When will gay and lesbian Mainers be able to marry?

It’s going to happen eventually. The only question is WHEN.

In 2009, Maine voters used a people’s veto to overturn the law giving gay and lesbian people the right to marry. In November 2012, marriage will be back on the ballot.

This is another occasion to make history. In 2009, Maine was the first and only state where — without any previous state court ruling — the legislature passed and the governor signed a bill for equal marriage. In 2012, Maine can be the first and only state where a ballot measure expands state marriage rights.

Taking a look at national public opinion data, it’s clear that gay and lesbian Mainers will be able to marry one day, if only because younger people have different views from their elders.

Gallup 2011 chart on changes in attitudes on inter-racial marriage

Opinions on marriage can change really slowly.

As these Gallup data show, it wasn’t until 1997 that a majority of Americans approved of inter-racial marriage — a full thirty years after the Stupreme Court ruled that bans on inter-racial marriage were unconstitutional.

And shifts in opinions on inter-racial marriage came about both from people changing their views and  because younger people, with more supportive views, replaced older people in the population. Social scientists call this second dynamic “generational replacement.” Gallup found that, while overall 86% in 2011 were fine with inter-racial marriage, only 66% of people over 65 agreed. In contrast, 97% of 18-20 year-olds said it was fine.

And the same dynamic is clear on marriage for gay and lesbian people — but the trend is even faster. Here’s the Gallup data:

2011 Gallup on marriage for gay and lesbian people

Gallup found differences in views by age group, but this 2010 chart from the Pew Research Center really shows them well.

Generational differences in marriage attitudes – Pew, 2010

Although every generational group became more supportive of marriage from when they were first asked about it until recently, there are also really clear differences between the age groups. Older folks are least positive and the youngest ones are most supportive.

Now, does that mean that marriage is going to pass in November?

Well, I don’t like to predict and so, I won’t — certainly not now.

For one thing, while Equality Maine found that 54% support same-sex marriage, a 2010 study of 32 ballot measures (that banned marriage for gay and lesbian people) discovered that, “survey data consistently underestimate voter opposition to legal recognition of same-­sex couples.” (However, the same study also found that the discrepancy between polls and votes has gotten smaller in recent years, so new Maine polls are probably better reflections of people’s views.)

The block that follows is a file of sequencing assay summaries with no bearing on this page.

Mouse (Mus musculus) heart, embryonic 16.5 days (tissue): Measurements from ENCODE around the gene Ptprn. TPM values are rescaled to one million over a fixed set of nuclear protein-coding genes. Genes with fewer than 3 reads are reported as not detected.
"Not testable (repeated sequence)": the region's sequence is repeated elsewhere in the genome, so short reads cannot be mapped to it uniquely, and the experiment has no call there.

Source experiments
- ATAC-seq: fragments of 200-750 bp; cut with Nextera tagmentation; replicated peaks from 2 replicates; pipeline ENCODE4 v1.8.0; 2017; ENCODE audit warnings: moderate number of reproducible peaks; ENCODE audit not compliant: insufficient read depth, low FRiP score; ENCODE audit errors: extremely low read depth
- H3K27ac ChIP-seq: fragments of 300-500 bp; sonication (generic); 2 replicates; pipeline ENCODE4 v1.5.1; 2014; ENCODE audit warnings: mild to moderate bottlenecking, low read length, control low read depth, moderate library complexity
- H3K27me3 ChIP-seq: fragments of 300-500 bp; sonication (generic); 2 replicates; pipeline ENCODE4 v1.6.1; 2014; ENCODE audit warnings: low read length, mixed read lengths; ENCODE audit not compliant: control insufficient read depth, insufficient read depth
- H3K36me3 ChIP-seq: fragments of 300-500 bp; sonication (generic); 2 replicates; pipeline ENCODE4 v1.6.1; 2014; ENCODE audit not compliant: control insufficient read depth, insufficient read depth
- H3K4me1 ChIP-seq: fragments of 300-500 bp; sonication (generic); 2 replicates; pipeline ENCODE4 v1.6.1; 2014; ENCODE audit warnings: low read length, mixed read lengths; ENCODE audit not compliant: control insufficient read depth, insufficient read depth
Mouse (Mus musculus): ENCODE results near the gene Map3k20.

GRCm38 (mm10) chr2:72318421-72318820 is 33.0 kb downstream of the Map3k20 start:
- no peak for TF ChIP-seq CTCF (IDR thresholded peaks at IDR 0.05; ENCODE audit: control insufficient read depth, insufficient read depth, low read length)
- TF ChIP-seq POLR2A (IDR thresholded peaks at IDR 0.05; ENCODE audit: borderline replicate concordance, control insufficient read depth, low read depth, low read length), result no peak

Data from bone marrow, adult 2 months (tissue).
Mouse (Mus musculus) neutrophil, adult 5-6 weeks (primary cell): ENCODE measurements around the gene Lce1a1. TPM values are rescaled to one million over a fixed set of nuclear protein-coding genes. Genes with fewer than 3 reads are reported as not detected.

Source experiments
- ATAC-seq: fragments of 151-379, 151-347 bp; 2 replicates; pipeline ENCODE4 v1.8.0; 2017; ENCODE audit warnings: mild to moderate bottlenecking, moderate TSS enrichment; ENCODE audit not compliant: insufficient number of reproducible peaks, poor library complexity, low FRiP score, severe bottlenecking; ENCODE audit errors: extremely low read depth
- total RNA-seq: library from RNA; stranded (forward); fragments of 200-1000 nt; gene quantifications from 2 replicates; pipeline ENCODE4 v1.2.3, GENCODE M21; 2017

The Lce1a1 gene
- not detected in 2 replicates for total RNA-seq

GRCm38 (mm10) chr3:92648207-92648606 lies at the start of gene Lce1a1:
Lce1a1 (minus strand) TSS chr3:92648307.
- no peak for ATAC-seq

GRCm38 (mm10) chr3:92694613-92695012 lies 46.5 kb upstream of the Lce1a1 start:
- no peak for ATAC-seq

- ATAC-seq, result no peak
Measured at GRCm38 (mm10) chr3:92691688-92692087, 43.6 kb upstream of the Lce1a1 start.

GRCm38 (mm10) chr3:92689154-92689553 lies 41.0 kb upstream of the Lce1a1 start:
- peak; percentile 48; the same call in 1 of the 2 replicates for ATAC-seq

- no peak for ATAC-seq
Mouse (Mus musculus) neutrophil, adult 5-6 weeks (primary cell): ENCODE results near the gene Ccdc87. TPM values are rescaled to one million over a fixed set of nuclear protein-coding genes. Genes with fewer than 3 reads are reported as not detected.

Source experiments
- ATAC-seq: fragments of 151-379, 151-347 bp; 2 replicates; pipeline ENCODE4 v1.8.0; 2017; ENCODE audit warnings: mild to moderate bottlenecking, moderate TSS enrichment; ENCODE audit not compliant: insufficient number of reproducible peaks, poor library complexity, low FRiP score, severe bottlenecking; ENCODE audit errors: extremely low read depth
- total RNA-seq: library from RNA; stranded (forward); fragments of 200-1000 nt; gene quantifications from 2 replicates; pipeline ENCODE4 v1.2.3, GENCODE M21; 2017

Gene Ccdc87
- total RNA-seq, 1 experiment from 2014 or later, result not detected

Also, the campaign season hasn’t really gotten started. While Equality Maine has been talking to people about marriage in order to move them to support enabling gay and lesbian people to marry, and these conversations have changed some minds, there will be ads and statements to push those folks the other way.

In 2009, the mobilization and organization for marriage for gay and lesbian people was strong. But those opposed to enabling gay and lesbian people to marriage were also highly activated and motivated. They talked to each other, too, and they voted in large numbers.

Maine is an old state and, as those charts show, older voters are less supportive than younger ones.

On the other hand, in 2009, a lot fewer states allowed gay and lesbian people to marry. More states and countries have it now and it’s much harder to credibly claim that it’s somehow unprecedented or leads to social breakdown.

State and age data on same-sex marriage attitudes, from Lax and Phillips (2009)

And age isn’t everything. Some states have younger populations, but are far less supportive of marriage for gay and lesbian people. An academic paper by Lax and Phillips broke down state public opinion and also looked at age differences.  In a blog post on the chart, they say, “If policy were set by state-by-state majorities of those 65 or older, none would allow same-sex marriage. If policy were set by those under 30, only 12 states would not allow-same-sex marriage.”

Even though Maine has an old population, it is number seven on the Lax and Phillips chart. Today every state above Maine on the chart either has marriage for gay and lesbian people or civil unions, and nearly all of them have marriage.

So it looks like Maine certainly could vote for enabling same-sex couples to marry this fall.

It’s not for sure for 2012, but there’s no doubt that day will come — if not sooner, later.

In the meantime, those on the fence will have to ask themselves why gay and lesbian couples should wait for that day to come. And those supporting marriage for gay and lesbian people should pose the question, politely but directly.

Why shouldn’t every gay and lesbian person be allowed to marry in Maine right now?

Why should they wait for the protections and socially-understood commitment that marriage brings to couples and to families?  Why should they wait to be able to openly refer to their life partners as husband or wife?

It’s going to happen eventually. The only question is WHEN.

Amy Fried

About Amy Fried

Amy Fried loves Maine's sense of community and the wonderful mix of culture and outdoor recreation. She loves politics in three ways: as an analytical political scientist, a devoted political junkie and a citizen who believes politics matters for people's lives. Fried is Professor of Political Science at the University of Maine. Her views do not reflect those of her employer or any group to which she belongs.